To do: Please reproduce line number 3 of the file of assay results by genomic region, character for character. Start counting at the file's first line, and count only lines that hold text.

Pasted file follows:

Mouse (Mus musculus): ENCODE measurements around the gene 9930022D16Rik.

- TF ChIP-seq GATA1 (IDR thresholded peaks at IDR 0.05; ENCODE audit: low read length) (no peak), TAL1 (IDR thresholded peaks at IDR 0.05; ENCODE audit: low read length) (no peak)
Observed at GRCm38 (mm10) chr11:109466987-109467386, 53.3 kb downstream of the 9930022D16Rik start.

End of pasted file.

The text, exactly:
Observed at GRCm38 (mm10) chr11:109466987-109467386, 53.3 kb downstream of the 9930022D16Rik start.